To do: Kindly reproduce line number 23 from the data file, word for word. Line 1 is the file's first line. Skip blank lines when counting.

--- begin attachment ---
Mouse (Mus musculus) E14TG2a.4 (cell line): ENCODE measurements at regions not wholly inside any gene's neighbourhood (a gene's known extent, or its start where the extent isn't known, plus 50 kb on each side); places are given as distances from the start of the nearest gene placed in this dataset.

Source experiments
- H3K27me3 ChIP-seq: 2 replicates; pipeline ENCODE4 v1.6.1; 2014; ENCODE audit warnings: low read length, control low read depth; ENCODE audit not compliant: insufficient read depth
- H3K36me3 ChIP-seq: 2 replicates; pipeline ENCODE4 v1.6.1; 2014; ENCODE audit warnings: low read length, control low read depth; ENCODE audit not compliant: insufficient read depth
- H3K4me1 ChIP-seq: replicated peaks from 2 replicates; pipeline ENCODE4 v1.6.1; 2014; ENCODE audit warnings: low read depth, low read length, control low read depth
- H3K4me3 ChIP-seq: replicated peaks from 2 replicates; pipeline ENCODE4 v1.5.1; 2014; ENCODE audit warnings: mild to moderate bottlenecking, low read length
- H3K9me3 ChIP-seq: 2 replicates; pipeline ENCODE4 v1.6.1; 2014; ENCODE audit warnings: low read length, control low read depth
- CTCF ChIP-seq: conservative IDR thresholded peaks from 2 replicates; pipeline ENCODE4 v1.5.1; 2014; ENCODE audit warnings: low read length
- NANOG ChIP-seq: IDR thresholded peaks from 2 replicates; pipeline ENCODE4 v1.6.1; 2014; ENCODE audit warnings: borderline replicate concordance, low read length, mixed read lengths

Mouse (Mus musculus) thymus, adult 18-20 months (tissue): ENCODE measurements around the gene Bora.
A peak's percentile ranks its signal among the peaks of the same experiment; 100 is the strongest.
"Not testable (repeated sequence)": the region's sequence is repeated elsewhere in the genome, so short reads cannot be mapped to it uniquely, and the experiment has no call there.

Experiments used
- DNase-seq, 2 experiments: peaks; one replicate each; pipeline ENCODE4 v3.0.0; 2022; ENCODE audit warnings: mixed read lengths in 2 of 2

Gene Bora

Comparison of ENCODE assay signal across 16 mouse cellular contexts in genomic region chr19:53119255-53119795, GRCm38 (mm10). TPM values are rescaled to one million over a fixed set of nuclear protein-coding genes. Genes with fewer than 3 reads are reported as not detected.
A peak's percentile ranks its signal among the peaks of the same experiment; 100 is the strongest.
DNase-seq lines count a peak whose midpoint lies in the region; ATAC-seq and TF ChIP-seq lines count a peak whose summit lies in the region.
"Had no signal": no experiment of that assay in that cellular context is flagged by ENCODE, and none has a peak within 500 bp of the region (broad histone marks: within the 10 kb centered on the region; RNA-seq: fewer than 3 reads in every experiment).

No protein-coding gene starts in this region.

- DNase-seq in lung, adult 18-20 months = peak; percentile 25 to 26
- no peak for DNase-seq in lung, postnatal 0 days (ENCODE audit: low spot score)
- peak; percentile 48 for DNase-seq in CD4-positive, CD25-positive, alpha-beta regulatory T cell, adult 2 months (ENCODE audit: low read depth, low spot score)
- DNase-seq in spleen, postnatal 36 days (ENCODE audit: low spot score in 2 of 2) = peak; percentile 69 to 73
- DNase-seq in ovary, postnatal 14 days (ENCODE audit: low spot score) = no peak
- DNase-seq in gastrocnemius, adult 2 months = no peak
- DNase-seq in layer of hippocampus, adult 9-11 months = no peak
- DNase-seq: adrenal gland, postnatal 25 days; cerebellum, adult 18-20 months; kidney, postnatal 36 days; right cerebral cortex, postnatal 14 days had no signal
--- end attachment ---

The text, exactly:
- peak; percentile 48 for DNase-seq in CD4-positive, CD25-positive, alpha-beta regulatory T cell, adult 2 months (ENCODE audit: low read depth, low spot score)